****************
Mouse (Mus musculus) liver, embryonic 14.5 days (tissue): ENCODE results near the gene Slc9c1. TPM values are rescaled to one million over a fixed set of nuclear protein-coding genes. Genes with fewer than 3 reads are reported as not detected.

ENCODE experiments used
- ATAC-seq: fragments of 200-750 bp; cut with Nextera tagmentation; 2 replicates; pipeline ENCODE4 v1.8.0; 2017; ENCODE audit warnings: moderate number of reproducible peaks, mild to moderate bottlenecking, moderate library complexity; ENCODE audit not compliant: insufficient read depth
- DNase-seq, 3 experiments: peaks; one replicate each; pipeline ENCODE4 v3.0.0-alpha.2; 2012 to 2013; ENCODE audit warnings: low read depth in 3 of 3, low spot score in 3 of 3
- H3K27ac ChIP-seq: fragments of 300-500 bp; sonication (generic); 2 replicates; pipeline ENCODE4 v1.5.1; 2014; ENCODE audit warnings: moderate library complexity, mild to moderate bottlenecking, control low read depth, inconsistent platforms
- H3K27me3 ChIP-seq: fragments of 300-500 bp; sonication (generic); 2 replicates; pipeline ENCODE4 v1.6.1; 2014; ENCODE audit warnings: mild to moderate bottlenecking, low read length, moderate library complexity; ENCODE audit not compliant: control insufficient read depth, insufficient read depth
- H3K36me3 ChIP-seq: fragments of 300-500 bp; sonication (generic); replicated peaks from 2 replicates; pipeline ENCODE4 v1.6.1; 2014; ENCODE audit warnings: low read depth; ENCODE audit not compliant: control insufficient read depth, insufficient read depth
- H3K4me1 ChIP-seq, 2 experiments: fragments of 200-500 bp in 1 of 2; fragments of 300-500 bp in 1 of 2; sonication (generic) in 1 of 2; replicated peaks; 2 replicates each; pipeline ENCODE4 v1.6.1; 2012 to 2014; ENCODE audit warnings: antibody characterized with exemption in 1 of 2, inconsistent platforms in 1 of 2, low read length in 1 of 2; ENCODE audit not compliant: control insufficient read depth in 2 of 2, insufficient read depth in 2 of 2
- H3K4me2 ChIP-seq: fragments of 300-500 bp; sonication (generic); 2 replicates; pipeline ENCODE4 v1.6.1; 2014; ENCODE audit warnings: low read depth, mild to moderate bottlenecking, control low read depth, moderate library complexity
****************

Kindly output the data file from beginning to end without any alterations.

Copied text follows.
Mouse (Mus musculus) liver, embryonic 14.5 days (tissue): ENCODE results near the gene Slc9c1. TPM values are rescaled to one million over a fixed set of nuclear protein-coding genes. Genes with fewer than 3 reads are reported as not detected.

ENCODE experiments used
- ATAC-seq: fragments of 200-750 bp; cut with Nextera tagmentation; 2 replicates; pipeline ENCODE4 v1.8.0; 2017; ENCODE audit warnings: moderate number of reproducible peaks, mild to moderate bottlenecking, moderate library complexity; ENCODE audit not compliant: insufficient read depth
- DNase-seq, 3 experiments: peaks; one replicate each; pipeline ENCODE4 v3.0.0-alpha.2; 2012 to 2013; ENCODE audit warnings: low read depth in 3 of 3, low spot score in 3 of 3
- H3K27ac ChIP-seq: fragments of 300-500 bp; sonication (generic); 2 replicates; pipeline ENCODE4 v1.5.1; 2014; ENCODE audit warnings: moderate library complexity, mild to moderate bottlenecking, control low read depth, inconsistent platforms
- H3K27me3 ChIP-seq: fragments of 300-500 bp; sonication (generic); 2 replicates; pipeline ENCODE4 v1.6.1; 2014; ENCODE audit warnings: mild to moderate bottlenecking, low read length, moderate library complexity; ENCODE audit not compliant: control insufficient read depth, insufficient read depth
- H3K36me3 ChIP-seq: fragments of 300-500 bp; sonication (generic); replicated peaks from 2 replicates; pipeline ENCODE4 v1.6.1; 2014; ENCODE audit warnings: low read depth; ENCODE audit not compliant: control insufficient read depth, insufficient read depth
- H3K4me1 ChIP-seq, 2 experiments: fragments of 200-500 bp in 1 of 2; fragments of 300-500 bp in 1 of 2; sonication (generic) in 1 of 2; replicated peaks; 2 replicates each; pipeline ENCODE4 v1.6.1; 2012 to 2014; ENCODE audit warnings: antibody characterized with exemption in 1 of 2, inconsistent platforms in 1 of 2, low read length in 1 of 2; ENCODE audit not compliant: control insufficient read depth in 2 of 2, insufficient read depth in 2 of 2
- H3K4me2 ChIP-seq: fragments of 300-500 bp; sonication (generic); 2 replicates; pipeline ENCODE4 v1.6.1; 2014; ENCODE audit warnings: low read depth, mild to moderate bottlenecking, control low read depth, moderate library complexity